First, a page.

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The Aviator (2004)

Director:
Martin Scorsese
COUNTRY
USA/Japan/Germany
GENRE
Drama/Biography
NORWEGIAN TITLE
The Aviator
RUNNING TIME
170 minutes
Producer:
Sandy Climan
Charles Evans Jr.
Graham King
Michael Mann
Screenwriter:
John Logan


Cast includes:

CHARACTER ACTOR/ACTRESS RATING
Howard Hughes Leonardo DiCaprio
Katharine Hepburn Cate Blanchett
Ava Gardner Kate Beckinsale
Noah Dietrich John C. Reilly
Juan Trippe Alec Baldwin
Sen. Ralph Brewster Alan Alda
Professor Fitz Ian Holm
Jack Frye Danny Huston
Jean Harlow Gwen Stefani
Errol Flynn Jude Law
Johnny Meyer Adam Scott
Glenn Odekirk Matt Ross
Joseph Breen Edward Herrmann
Roland Sweet Willem Dafoe

 

Review

Martin Scorsese's Howard Hughes-biopic is massive, spectacular and vivid. It puts new focus on one of the 20th century's most extravagant and colourful figures in not only filmmaking and aviation but in the entire celebrity-scene. It is in many ways a thankful task to portray someone as multitalented and eccentric as Hughes, but it also makes for a demanding process being able to keep the focus right. Scorsese's direction is tight and thrusty, but ultimately a bit too ambitious. At times the film loses its momentum and at times it forsakes important aspects, but The Aviator still manages to remain highly interesting and potent throughout.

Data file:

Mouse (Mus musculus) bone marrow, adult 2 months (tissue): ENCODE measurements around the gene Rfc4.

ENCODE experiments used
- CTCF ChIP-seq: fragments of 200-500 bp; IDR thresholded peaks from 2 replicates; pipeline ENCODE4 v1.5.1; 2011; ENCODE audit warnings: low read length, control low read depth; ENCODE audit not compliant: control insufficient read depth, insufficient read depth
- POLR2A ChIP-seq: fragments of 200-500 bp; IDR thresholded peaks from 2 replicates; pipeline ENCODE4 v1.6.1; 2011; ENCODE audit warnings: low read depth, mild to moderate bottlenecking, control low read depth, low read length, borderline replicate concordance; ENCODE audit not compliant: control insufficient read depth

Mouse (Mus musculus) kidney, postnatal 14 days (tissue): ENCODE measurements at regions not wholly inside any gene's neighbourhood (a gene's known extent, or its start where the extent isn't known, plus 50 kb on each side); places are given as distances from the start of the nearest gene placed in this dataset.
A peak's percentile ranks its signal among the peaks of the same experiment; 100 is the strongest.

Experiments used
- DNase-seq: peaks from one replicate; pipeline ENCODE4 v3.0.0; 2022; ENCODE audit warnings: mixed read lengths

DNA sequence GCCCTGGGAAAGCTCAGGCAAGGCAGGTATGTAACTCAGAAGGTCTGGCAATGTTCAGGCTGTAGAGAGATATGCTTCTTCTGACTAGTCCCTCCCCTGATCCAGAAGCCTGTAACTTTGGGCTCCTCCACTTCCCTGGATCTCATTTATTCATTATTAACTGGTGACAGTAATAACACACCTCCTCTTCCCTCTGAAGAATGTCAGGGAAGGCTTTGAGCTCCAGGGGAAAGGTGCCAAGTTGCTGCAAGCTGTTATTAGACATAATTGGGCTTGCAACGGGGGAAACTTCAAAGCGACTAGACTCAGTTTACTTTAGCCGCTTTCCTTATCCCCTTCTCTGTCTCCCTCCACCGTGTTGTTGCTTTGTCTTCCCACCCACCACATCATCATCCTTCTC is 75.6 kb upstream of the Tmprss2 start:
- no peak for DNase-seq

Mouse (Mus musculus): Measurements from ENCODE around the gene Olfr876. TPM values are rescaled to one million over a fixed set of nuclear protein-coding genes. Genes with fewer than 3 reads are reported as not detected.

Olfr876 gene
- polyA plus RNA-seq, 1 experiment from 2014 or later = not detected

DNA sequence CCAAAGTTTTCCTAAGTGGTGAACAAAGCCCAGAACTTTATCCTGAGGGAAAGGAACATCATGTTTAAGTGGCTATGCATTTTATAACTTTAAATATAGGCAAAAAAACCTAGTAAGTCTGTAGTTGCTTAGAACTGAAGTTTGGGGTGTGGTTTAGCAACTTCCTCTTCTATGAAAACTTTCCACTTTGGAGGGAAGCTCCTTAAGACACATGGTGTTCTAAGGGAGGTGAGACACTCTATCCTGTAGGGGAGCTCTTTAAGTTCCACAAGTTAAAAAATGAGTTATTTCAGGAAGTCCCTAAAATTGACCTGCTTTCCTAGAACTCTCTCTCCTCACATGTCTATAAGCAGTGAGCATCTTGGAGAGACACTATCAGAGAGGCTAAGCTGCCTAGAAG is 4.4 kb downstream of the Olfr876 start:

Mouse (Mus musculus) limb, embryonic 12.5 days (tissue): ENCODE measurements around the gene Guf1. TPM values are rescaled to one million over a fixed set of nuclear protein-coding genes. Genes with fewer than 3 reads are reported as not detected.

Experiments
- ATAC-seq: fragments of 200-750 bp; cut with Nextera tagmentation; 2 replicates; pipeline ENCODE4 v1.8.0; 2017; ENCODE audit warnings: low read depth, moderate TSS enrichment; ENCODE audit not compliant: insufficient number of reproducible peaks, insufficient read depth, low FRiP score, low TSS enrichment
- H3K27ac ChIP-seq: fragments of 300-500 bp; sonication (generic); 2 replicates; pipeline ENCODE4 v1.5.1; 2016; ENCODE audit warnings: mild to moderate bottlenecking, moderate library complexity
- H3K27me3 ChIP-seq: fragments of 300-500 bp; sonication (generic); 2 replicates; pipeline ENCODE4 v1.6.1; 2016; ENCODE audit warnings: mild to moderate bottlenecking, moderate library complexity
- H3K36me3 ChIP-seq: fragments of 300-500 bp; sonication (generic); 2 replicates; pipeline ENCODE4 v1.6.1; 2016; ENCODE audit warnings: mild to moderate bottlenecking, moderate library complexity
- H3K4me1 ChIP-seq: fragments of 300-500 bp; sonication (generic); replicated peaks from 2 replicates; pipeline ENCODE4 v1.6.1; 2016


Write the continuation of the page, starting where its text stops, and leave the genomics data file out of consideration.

Casting Leonardo DiCaprio in the lead is somewhat of a gamble. He doesn't look the part, isn't a likely match for neither Cate Blanchett nor Katherine Hepburn and doesn't age convincingly. Still, DiCaprio's performance is a powerhouse. He has surprisingly few problems carrying the film on his shoulders and yet again displays his undeniable talent. In some of the darker scenes in the film (notably Hughes' period of isolation in the screening-room) DiCaprio has moments where he overplays, but then again these scenes aren't particularly well directed or edited either, so Scorsese will have to share the burden with him. The film has other flaws too, particularly the not too convincing romantic segments which suffer from miscasting lack of screentime. Blanchett is good (maybe a bit too good) as Hepburn, but Kate Beckinsale is a failure as Ava Gardner, and the Faith Domergue-character is unestablished and unnecessary. The rest of the supporting cast is fine however, with special notice to a delightfully sleazy (and surprisingly vivacious) Alan Alda, a nuanced Alec Baldwin and a totally amusing Ian Holm.

All in all, The Aviator is a compelling and fascinating movie. Scorsese's best work with the film is the way he captures the golden age of Hollywood life both in tone and visuals. He has an interesting approach to colouring as he lets his images reflect the film-standards of the periods he depicts. It makes for a joyful ride and particularly so for people interested in the history of film. It presents one of the most colourful and important personalites from the previous century, and it does it with respect and accuracy. Had it also been a bit better focused it could have ranked among Scorsese's best.

Copyright 29.1.2005 Fredrik Gunerius Fevang [HAVE YOUR SAY]